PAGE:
David’s Cemetery – est. 1826
In the late 1700’s the Greenville Treaty between the U.S. government and the local Ohio Indians was signed allowing the territory to be surveyed and later sold. The local area known as Dayton, Ohio was Chartered in 1803 the same year Ohio became a state. Dayton was at that time a day’s ride from Lebanon and Lebanon was a day’s ride from Cincinnati—the nearest town to the Ohio River. An earlier settler in what is now Kettering, where David’s Cemetery is located south of Dayton was John Patterson, a farmer who built the Kettering Van Buren Twp.’s first log cabin in 1798. By the early 1800’s the area was a thriving farming community. In 1826 Christian Creager, a local gentleman, donated the first section of the cemetery specifying the land to be used for a place of worship and burial. The first burial was registered on August 1831, a 6 year old boy, Noah Darner. In 1841, an expanding population forced the creation of Van Buren Township, later known as Kettering. Van Buren Township’s name would remain for more than 100 years. During the early years both the cemetery and the church were owned by David’s Reformed Church. The name David was selected to honor the Rev. David Winters who was the first minister in the area. Rev. Winters was a circuit rider preacher who served this church and other area churches for more than 50 years. As the population of the area continued to grow, the church and cemetery needed additional space. In 1867 David’s Reformed Church and Cemetery purchased additional land (about ½ acre) from Henry Creager, the son of the original donor. A major change occurred in 1890, the cemetery and church separated and the Secretary of the State of Ohio granted David’s Cemetery Association Articles of Incorporation in the State of Ohio. With the passage of the Revenue Act of 1913 forming the IRS, the cemetery applied for and became a non-profit corporation. The Van Buren Township area continued to prosper and by 1891 the cemetery purchased additional acreage, another 1.56 acres. 1917 – The Cemetery purchased 2.2 plus acres from Martin H. Young at $500 per acre. In 1945 the cemetery again added additional acreage by purchasing another 32 acres at the cost of $750 per acre from Bessie Kress. In November, 1952, the voters of Van Buren Township approved the incorporation of the Village of Kettering, named for its most outstanding citizen, the famous philanthropist and inventor of the automobile self-starter, Charles F Kettering. A special census in 1955 recorded the village population of 38,118 qualifying it for city status. Kettering, located in Montgomery County, is five miles south of Dayton. Again as the population of the area increased David’s Cemetery did so as well and in 1987 another 15.775 acres were purchased from Georgetown Apartments’ owner Richard Jacobs. Today David’s Cemetery encompasses approximately 55 acres. David’s Cemetery will continue to grow with many acres yet to be developed for use of in-ground burials; above ground burials (mausoleums); in-ground cremations; above ground cremations (niches and columbariums); and the scattering of cremations.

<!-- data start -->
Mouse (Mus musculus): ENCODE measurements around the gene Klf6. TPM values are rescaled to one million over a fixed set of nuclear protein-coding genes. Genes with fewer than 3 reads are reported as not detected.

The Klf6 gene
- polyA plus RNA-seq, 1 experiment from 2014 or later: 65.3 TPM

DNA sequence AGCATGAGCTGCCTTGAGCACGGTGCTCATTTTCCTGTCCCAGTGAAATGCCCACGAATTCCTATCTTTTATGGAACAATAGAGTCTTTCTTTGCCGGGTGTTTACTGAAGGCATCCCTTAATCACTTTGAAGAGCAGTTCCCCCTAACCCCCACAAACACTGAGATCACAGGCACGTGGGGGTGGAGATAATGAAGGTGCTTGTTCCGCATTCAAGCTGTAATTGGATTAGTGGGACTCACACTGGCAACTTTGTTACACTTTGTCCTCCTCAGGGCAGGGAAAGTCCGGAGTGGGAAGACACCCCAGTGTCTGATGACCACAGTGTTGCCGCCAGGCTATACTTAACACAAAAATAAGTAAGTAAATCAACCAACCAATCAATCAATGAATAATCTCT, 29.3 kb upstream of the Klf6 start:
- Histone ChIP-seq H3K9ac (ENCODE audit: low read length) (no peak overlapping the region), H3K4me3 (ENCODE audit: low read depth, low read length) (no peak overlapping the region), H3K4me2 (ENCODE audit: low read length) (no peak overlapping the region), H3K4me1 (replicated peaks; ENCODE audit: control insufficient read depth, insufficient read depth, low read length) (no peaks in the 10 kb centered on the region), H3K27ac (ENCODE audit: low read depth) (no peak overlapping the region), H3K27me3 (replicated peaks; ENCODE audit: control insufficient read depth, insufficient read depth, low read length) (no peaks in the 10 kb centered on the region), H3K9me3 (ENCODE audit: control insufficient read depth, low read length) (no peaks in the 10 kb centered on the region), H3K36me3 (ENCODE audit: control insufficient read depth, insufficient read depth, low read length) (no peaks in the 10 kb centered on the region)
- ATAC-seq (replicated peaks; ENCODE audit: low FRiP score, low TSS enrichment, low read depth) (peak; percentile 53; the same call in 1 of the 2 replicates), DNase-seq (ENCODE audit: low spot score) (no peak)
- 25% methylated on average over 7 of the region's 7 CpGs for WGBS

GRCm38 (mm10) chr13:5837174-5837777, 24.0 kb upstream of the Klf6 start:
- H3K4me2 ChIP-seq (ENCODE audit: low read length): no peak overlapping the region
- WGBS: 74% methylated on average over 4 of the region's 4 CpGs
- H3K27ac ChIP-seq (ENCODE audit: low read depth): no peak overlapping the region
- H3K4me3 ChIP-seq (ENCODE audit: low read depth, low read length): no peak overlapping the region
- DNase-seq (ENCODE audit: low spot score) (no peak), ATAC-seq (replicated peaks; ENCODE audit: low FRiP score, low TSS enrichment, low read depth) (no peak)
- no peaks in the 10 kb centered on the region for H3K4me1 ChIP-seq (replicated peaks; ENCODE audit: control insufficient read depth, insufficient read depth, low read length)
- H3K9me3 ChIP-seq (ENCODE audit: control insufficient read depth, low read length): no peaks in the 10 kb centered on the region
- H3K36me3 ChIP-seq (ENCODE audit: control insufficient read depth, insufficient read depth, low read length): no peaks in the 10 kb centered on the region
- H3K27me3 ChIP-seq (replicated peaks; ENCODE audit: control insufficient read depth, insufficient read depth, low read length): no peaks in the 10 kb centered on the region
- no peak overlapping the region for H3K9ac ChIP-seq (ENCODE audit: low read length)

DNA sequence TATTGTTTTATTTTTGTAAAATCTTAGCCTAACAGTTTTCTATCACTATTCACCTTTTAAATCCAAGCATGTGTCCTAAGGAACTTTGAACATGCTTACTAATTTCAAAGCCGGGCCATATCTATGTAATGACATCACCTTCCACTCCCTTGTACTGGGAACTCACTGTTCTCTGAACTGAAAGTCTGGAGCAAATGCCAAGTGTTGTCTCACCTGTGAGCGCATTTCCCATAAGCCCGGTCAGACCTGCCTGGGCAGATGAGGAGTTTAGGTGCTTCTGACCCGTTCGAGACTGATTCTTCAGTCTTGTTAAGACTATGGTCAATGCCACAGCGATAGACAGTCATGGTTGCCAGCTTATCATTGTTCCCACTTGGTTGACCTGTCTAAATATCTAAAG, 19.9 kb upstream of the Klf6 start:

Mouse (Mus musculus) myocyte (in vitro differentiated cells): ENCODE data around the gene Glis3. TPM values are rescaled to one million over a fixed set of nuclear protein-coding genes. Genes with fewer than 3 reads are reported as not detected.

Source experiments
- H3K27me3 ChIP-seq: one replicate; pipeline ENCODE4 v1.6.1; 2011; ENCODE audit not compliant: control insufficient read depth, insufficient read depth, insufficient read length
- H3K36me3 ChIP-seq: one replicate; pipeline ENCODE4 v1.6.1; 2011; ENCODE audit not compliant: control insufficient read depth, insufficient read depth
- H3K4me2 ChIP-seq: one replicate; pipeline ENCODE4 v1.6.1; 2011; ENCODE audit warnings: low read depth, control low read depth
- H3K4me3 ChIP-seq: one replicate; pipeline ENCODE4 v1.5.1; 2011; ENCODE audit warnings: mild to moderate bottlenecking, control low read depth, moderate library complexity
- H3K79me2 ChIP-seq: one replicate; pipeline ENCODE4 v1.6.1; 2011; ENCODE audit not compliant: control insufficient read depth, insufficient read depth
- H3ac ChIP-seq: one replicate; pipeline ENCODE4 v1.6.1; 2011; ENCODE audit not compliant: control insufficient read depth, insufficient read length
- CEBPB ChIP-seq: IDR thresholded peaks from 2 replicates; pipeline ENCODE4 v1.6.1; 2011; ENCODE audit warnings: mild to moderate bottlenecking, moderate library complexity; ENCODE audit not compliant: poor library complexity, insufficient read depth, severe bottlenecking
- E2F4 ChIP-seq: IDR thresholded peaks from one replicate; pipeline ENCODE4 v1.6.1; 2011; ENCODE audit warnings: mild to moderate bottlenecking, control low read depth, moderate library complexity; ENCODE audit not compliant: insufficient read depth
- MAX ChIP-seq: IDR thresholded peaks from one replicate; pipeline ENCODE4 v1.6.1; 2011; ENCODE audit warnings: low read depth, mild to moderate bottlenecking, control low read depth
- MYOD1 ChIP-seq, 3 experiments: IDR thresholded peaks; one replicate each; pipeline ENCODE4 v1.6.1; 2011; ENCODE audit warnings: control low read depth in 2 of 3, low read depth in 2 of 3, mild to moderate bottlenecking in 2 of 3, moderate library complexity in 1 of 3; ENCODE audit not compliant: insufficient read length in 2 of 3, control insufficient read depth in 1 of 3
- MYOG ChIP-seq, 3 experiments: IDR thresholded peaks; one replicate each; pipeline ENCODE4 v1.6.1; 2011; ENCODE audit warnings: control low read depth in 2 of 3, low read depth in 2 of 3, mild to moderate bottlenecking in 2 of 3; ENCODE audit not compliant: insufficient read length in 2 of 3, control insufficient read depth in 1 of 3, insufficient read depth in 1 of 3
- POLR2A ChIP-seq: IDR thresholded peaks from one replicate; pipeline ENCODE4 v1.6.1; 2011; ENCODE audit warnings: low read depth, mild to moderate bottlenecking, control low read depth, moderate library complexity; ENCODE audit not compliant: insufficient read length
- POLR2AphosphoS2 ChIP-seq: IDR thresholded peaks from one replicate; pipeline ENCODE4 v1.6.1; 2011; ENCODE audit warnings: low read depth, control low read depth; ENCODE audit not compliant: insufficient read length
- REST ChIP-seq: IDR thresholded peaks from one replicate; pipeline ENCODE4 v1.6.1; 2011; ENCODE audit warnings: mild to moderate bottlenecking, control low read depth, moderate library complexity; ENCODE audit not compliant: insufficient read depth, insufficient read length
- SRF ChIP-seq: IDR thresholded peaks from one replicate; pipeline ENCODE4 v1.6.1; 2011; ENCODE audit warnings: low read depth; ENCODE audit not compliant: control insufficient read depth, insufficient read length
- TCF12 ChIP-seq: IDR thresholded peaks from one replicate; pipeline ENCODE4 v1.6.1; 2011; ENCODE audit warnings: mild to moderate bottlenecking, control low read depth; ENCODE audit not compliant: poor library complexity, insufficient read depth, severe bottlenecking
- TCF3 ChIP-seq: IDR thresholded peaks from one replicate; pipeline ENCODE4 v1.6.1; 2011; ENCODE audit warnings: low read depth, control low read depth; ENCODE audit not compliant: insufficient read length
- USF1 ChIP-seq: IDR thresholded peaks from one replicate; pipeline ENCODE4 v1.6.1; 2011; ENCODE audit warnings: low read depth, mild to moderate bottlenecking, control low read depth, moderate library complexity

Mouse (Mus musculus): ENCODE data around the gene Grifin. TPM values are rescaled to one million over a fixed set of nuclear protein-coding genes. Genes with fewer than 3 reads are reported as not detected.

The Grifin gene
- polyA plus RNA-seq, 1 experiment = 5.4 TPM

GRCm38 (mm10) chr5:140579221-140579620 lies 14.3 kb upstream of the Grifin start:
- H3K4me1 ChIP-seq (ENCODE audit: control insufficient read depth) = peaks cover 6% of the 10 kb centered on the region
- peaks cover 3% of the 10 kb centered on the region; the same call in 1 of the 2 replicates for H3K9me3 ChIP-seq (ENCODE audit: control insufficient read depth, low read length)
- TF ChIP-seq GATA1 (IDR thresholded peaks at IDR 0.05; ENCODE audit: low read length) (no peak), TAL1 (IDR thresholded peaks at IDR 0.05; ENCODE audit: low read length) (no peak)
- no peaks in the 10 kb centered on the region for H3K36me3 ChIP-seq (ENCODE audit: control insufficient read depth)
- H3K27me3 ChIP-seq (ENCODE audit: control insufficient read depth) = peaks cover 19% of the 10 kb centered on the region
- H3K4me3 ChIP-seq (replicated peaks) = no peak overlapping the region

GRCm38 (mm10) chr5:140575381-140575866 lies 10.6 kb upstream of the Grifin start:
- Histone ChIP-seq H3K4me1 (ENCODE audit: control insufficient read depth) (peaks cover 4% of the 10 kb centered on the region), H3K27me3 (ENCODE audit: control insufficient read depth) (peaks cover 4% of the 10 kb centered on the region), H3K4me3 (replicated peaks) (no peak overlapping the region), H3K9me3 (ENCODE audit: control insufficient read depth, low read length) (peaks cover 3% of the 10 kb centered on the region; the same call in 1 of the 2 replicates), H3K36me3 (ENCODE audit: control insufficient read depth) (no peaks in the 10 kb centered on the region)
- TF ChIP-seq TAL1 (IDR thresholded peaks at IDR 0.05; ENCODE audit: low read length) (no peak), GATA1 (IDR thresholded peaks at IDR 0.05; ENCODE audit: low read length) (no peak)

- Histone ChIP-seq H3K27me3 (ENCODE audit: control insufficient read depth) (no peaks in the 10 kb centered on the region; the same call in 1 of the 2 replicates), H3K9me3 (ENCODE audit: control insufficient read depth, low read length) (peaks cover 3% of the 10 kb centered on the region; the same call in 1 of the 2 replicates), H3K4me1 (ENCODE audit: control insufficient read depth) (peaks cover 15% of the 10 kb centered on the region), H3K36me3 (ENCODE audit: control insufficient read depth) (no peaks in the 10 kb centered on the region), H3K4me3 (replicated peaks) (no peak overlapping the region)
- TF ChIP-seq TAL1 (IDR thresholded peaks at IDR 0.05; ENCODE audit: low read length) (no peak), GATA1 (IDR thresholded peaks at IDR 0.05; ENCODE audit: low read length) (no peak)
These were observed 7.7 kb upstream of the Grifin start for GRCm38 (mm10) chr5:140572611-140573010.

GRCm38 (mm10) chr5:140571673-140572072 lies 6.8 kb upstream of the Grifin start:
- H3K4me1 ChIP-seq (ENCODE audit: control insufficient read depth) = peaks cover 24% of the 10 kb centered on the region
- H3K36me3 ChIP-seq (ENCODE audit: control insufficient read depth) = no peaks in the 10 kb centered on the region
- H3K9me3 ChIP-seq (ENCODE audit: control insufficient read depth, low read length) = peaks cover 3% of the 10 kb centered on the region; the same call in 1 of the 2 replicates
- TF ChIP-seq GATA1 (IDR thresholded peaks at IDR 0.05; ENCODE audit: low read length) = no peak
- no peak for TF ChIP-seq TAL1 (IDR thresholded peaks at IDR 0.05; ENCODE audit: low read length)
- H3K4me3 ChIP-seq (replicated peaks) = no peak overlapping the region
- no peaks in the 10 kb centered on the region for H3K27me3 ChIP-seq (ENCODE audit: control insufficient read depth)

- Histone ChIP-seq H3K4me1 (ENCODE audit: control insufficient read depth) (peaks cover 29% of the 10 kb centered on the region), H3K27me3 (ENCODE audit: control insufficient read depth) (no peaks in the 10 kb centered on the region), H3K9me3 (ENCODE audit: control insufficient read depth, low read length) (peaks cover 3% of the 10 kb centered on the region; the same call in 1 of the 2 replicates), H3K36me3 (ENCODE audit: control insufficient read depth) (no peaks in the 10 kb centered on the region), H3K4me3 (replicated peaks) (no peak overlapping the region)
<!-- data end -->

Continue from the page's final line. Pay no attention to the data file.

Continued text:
1983 – David’s Mausoleum opened.
1987 – 15.775 acres were purchased from Georgetown Apartments’ owner Richard Jacobs. This newly purchased area was the former Pyper Gravel Pit.
1991 – Memorial Mausoleum opened.
2008 – Community Mausoleum opened.
2011 – David’s Columbarium opened.
2015 – Old Glory Plaza opened.